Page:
Some fine bowling by paceman Tim Wall (five for 66), helped restrict England to 257. The target was 286 runs, but there were only a few minutes left in the sixth day’s play. So instead of the regular opening pair of Woodfull and Jackson, a duo of nightwatchmen in the form of wicketkeeper Oldfield and No. 11 Percival Hornibrook went in to face the top-class new-ball pair of Larwood and Tate.

The makeshift duo not only did a commendable job of guarding their wickets until stumps were drawn, but also laid a strong foundation by posting 51 runs on the board. Hammond was commissioned to break the stubborn stand, and he finally breached Hornibrook’s defense. The newly-hoisted top-order batter had eked out 18 priceless runs off 116 balls in a stay of 97 minutes.

Oldfield made a bigger point, holding on to score 48 in a stay of more than two-and-a-half hours. Then it was the turn of the real openers Woodfull and Jackson to get together in a stand of 49, after which Kippax and Ryder added 46.

Finally, Bradman appeared at 204 for five on the eighth day of the Test. Carefully, in harness with the captain, he carried Australia to victory. It took 134 overs and one delivery to eventually beat England. Bradman returned unbeaten with 37, just a tiny portent of things to come.

Wally Hammond piled up 905 runs at an average of 113.12. This was the highest aggregate in a Test series by a long way, surpassing the brilliant South African all-rounder Aubrey Faulkner’s tally of 732 in 1910-11, and Herbert Sutcliffe’s 734 in 1924-25, both against Australia.

For Bradman, it was a highly satisfying, if not exhilarating, initiation to Test cricket. He notched up 468 runs in his first four Tests, second in the team’s averages at 66.85 per innings. This was the only rubber that Australia lost, apart from the controversial Bodyline series of 1932-33, during the Bradman years. The 1938 face-off in England was drawn, while the other eight series ended on a victorious note.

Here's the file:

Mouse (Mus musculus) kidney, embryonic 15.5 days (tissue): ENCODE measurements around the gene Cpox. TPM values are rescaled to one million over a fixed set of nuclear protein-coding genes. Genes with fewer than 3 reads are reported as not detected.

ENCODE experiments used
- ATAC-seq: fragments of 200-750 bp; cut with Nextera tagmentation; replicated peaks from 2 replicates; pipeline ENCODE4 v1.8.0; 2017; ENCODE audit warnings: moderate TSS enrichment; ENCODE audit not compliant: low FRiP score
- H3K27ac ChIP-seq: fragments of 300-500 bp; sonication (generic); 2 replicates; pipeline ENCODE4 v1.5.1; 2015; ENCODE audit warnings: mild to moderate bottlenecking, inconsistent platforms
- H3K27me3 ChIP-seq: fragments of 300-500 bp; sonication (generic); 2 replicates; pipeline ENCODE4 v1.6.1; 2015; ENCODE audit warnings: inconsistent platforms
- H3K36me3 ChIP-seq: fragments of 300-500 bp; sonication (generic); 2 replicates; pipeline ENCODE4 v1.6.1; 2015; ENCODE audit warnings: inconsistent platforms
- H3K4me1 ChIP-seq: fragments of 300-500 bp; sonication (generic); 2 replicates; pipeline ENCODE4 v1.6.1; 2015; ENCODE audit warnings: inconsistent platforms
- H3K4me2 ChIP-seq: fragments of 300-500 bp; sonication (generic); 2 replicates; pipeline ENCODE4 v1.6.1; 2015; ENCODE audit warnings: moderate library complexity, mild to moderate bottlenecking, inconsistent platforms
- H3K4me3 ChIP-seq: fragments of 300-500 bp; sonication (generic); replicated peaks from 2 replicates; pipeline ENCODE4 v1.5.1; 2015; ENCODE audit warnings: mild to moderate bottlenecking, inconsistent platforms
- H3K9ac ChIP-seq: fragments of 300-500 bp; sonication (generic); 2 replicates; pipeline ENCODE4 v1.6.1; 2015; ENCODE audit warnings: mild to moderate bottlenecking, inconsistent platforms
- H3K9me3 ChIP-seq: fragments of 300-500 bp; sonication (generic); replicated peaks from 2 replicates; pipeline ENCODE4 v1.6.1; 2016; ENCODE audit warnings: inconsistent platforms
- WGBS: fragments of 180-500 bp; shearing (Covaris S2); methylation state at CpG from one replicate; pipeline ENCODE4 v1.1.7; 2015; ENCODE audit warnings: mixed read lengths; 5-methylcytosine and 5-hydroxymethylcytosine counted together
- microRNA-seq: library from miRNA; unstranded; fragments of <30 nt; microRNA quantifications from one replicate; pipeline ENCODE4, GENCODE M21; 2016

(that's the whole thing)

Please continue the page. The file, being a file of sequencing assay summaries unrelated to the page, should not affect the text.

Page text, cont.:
How utterly mistaken ‘experts’ were in their assessment of Bradman

Not all Englishmen, though, were convinced by Bradman’s methods. Concluding that the hard, bouncy Australian tracks enabled Bradman to get away with the pull shot he so favored, Alfred ‘Tich’ Freeman told him, “You won’t be able to use those cross-batted shots of yours in England,” before he stepped on the boat and headed home.

As events were to prove later, the Kent leg-spinner had spoken a bit too soon. Surrey captain Percy Fender, who wrote a book on that 1928-29 tour, was also skeptical about Bradman’s technique, and there was a widely held view that this tendency to play across the line would cost him dear in England. Even the great medium-pacer Maurice Tate remarked:

“You’ll be found out when you come to England if you play like that.”

How utterly mistaken ‘experts’ can be in cricket was apparent even in the late 1920s. Bradman went on to register three of his best Test innings in England. Two triple centuries at Leeds and a 254 at Lord’s, which he himself rated as his finest. He averaged over 102 in Tests in England, and in all his four tours topped the all-comers first-class averages. Even in 1948, the English were still trying to figure out how to get rid of Bradman.

Decades later, and in retrospect, former England batsman Doug Insole summed up Bradman’s game and said:

“Don was completely different from Lara. He did not use many shots. He got into position so quickly that he could pull anything short and he made balls short that other men would have had to play defensively. He had a late cut and a hit through the off-side. But mostly his runs came from the pull.”

This is what Freeman had seen during Bradman’s maiden Test series, and made a hasty judgment.

It was an extraordinary first-class season for Bradman. He hit the first of his six triple centuries, an unbeaten 340 in 488 minutes for New South Wales against Victoria in Sydney. In 13 matches, he scored 1690 runs, still a record for an Australian season, at an average of 93.88 with seven hundreds.

The season launched the Bradman legend. For the next two decades, he was to dominate the cricket world like very few ever did. Kenneth Farmer reflected:

“He was Legend by the time the world realized he was news.”

(Excerpt from Indra Vikram Singh’s book ‘Don’s Century’).

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Edited by Samya Majumdar